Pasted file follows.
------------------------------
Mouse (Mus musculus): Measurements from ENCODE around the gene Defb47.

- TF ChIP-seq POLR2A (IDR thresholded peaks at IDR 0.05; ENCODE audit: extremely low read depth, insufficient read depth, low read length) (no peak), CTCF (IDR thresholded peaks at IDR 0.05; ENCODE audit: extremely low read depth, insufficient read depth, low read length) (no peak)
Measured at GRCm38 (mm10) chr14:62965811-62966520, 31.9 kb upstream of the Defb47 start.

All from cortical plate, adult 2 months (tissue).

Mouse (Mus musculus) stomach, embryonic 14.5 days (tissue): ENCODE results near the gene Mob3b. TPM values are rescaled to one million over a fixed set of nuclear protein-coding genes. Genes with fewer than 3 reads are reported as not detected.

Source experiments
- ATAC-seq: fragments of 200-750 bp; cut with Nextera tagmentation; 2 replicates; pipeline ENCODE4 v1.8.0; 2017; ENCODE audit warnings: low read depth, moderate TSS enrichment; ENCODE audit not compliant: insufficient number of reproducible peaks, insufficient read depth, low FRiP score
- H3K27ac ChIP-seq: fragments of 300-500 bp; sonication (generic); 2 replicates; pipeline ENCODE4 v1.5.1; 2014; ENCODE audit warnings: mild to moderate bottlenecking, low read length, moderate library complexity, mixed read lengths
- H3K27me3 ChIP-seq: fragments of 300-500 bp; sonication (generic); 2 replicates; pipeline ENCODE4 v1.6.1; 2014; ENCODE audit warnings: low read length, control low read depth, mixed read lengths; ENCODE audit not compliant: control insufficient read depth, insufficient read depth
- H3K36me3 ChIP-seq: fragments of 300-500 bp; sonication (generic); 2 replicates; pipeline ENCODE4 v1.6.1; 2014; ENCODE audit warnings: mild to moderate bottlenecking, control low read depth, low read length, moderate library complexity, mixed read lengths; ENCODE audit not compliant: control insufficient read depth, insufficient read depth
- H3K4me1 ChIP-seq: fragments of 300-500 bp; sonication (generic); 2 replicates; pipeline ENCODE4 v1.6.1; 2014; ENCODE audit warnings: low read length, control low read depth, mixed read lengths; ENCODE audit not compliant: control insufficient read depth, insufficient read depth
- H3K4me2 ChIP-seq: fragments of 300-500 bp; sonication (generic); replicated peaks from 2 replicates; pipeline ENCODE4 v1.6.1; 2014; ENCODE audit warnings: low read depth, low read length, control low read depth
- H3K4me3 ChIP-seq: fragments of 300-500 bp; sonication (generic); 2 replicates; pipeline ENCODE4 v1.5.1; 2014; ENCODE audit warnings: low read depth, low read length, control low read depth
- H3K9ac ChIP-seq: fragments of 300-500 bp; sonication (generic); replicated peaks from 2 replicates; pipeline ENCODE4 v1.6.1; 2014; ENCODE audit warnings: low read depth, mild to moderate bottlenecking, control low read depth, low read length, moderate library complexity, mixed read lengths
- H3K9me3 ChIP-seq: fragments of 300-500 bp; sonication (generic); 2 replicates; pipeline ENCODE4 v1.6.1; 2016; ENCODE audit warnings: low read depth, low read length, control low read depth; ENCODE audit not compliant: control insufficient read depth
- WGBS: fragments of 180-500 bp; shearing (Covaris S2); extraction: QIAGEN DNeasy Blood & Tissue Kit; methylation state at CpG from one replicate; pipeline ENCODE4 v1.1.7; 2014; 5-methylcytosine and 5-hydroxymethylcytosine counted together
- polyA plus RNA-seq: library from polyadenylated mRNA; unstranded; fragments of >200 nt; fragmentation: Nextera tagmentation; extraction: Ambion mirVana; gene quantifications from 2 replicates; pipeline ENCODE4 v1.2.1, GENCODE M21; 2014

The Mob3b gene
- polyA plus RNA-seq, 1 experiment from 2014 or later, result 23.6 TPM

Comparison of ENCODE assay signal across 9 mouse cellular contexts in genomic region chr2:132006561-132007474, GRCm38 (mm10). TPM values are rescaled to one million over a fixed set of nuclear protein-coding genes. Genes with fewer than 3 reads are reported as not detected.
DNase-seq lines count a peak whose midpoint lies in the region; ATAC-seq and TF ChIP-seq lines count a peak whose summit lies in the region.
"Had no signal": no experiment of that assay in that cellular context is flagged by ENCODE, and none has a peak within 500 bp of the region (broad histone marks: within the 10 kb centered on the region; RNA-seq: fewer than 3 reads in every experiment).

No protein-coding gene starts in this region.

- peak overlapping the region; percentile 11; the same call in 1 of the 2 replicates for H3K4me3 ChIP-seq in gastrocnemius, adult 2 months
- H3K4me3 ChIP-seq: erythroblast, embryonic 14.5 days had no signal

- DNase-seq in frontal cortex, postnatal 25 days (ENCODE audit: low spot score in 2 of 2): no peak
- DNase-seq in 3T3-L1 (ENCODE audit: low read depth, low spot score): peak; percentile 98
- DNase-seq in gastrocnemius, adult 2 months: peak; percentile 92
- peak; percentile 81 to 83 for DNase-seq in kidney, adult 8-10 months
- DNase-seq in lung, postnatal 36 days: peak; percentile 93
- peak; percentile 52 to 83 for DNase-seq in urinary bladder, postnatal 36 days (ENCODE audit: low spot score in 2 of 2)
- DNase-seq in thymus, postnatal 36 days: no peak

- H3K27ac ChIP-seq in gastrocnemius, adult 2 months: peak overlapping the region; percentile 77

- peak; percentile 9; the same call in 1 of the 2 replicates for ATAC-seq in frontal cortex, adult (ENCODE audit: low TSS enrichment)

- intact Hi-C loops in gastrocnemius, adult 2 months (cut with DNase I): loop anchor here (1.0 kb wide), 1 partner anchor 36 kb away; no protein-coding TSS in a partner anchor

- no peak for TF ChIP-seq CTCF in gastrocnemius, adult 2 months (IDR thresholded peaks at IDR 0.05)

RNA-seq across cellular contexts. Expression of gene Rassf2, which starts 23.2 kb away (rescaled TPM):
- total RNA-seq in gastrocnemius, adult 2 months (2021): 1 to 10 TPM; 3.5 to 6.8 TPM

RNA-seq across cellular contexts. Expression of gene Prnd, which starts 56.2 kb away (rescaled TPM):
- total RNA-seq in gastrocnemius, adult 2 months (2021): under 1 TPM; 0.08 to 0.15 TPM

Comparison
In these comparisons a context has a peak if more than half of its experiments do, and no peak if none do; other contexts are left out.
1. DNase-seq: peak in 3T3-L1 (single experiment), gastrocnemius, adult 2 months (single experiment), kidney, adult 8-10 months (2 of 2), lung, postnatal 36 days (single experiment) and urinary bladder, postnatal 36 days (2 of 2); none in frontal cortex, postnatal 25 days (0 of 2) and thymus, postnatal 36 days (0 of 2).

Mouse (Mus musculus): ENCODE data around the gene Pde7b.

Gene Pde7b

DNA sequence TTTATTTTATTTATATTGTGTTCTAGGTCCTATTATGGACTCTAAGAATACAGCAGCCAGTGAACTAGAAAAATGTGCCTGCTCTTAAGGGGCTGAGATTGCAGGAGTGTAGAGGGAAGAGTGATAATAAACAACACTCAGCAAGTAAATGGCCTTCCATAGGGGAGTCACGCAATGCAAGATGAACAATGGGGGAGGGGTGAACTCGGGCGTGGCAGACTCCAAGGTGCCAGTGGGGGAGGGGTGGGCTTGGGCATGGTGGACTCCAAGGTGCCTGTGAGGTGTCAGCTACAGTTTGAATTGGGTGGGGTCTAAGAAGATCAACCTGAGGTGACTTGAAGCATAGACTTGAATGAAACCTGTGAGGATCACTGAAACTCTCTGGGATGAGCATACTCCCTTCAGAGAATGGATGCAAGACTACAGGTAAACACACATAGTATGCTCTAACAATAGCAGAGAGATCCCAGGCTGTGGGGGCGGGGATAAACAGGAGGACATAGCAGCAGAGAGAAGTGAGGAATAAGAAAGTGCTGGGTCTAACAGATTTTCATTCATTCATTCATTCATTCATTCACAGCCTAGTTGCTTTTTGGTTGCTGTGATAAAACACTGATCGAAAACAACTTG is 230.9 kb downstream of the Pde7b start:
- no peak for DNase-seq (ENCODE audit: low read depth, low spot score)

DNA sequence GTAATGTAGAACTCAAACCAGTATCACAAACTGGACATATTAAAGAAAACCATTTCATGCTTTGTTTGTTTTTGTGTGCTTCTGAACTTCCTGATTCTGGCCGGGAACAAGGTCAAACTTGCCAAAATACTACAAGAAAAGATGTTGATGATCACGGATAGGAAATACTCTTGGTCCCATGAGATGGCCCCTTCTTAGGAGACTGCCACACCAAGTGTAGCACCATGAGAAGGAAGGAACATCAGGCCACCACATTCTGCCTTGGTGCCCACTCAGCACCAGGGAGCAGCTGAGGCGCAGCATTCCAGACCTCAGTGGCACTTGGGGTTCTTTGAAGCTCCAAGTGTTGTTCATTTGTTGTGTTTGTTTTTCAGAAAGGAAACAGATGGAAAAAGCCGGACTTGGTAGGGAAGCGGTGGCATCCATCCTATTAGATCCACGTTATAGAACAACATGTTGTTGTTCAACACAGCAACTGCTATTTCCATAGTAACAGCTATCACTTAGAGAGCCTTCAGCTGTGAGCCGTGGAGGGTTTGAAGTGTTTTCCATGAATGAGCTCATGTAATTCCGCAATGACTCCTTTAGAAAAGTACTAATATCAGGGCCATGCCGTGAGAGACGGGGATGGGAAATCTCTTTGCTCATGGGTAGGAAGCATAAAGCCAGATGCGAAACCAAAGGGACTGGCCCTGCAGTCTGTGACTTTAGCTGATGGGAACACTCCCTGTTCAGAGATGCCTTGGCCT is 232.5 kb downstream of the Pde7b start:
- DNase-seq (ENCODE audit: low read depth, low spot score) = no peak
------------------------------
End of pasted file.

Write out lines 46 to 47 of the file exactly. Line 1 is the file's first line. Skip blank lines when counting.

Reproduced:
DNA sequence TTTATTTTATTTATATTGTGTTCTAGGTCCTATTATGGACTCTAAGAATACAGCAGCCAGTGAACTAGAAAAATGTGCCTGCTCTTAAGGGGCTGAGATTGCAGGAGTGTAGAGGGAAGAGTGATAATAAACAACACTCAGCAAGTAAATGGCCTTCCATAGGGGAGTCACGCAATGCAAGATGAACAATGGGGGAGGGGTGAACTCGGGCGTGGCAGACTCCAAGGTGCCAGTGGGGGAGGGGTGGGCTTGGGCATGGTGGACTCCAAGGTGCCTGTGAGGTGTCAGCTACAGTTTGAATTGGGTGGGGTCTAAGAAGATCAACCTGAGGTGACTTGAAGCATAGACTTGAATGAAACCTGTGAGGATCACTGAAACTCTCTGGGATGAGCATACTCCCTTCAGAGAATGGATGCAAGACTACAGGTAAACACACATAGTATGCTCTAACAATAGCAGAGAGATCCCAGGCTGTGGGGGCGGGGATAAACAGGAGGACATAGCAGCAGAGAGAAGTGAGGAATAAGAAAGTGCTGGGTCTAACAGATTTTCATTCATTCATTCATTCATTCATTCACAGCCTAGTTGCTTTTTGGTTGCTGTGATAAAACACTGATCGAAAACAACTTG is 230.9 kb downstream of the Pde7b start:
- no peak for DNase-seq (ENCODE audit: low read depth, low spot score)